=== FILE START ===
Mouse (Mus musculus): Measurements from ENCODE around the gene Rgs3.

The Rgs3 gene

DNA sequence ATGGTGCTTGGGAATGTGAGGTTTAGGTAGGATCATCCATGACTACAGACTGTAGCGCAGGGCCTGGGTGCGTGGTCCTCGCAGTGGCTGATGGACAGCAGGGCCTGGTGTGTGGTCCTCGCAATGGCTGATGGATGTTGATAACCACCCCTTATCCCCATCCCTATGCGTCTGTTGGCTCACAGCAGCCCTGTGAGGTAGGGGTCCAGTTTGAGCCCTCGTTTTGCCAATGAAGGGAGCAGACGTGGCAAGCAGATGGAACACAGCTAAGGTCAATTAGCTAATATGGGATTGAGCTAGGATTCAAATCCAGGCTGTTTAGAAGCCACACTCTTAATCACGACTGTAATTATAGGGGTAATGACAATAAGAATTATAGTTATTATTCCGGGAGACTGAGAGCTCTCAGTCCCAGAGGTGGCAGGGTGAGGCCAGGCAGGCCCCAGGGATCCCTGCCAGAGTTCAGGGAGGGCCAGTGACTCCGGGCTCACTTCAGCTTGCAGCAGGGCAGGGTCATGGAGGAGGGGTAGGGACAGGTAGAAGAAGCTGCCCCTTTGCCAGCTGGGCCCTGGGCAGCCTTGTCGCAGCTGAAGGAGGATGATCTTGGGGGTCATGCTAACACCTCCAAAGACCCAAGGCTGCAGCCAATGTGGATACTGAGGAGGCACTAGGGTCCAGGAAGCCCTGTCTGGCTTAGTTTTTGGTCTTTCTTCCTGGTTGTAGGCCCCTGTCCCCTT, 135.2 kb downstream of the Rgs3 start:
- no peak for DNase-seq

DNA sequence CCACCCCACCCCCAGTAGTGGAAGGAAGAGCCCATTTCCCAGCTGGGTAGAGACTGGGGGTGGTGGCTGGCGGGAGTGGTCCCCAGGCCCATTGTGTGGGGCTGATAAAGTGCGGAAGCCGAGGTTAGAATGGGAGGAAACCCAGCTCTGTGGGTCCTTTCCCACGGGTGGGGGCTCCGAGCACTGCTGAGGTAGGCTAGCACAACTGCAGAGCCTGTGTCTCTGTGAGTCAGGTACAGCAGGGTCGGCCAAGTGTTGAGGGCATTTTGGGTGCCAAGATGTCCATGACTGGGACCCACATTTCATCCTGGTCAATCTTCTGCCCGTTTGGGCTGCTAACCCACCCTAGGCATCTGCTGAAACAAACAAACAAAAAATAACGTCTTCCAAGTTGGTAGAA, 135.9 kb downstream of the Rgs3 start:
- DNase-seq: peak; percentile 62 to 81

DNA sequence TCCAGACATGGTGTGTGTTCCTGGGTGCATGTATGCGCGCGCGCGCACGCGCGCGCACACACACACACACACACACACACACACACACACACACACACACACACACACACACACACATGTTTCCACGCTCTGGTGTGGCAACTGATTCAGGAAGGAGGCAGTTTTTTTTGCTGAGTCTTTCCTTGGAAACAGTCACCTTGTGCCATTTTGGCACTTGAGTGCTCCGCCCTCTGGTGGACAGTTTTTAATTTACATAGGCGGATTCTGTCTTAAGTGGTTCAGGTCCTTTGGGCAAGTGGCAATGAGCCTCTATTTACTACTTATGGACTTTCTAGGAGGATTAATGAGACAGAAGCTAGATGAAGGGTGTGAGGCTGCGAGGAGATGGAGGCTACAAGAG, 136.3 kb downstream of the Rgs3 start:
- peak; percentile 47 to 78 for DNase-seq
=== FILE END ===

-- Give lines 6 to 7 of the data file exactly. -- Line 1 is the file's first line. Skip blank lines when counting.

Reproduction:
- DNase-seq: peak; percentile 62 to 81

DNA sequence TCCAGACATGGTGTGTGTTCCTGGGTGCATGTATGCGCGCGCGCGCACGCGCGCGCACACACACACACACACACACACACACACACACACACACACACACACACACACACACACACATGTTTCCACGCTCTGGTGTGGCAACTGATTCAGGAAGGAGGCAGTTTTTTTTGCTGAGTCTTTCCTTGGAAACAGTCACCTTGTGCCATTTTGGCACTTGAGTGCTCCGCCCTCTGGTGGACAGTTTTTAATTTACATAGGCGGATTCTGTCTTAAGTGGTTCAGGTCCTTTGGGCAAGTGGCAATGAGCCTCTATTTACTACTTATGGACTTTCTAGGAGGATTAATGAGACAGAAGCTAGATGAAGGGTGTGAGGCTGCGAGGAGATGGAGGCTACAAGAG, 136.3 kb downstream of the Rgs3 start: